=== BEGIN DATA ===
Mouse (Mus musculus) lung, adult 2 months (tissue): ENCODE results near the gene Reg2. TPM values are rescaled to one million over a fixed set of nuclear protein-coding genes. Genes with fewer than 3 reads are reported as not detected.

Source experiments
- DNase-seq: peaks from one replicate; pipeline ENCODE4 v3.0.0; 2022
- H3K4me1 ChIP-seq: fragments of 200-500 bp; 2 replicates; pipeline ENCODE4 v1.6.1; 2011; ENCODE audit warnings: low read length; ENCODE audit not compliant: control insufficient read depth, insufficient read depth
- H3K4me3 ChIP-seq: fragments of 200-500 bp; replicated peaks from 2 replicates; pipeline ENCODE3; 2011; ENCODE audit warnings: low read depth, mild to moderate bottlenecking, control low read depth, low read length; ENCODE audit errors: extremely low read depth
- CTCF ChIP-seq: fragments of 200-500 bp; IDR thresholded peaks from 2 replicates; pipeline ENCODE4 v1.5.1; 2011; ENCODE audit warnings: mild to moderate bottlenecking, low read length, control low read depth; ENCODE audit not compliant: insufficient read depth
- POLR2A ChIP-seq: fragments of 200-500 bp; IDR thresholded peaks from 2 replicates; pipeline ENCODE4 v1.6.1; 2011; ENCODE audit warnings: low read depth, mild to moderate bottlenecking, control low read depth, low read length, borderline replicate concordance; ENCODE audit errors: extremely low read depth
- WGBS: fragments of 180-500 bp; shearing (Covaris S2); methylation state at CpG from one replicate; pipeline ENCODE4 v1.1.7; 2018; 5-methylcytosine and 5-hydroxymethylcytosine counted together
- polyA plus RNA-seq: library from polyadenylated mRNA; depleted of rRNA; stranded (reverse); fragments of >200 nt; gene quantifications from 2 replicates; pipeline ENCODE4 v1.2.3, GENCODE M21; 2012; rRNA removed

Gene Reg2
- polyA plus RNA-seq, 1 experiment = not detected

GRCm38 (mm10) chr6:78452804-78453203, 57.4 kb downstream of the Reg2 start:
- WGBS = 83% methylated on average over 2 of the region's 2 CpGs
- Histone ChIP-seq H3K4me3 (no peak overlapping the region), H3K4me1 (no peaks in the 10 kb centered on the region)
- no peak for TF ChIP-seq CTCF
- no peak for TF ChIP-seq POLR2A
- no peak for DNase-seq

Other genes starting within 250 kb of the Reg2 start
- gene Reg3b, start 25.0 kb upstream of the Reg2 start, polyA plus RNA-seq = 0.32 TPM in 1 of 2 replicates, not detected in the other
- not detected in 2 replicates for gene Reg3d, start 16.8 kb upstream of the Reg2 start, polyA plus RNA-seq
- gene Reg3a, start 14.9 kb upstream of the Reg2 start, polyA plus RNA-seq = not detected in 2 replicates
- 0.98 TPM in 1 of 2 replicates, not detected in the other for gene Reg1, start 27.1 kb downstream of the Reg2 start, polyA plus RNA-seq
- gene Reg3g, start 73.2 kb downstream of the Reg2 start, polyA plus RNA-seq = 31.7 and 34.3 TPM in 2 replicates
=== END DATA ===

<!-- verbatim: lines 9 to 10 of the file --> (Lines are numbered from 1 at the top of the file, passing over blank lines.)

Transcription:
- polyA plus RNA-seq: library from polyadenylated mRNA; depleted of rRNA; stranded (reverse); fragments of >200 nt; gene quantifications from 2 replicates; pipeline ENCODE4 v1.2.3, GENCODE M21; 2012; rRNA removed

Gene Reg2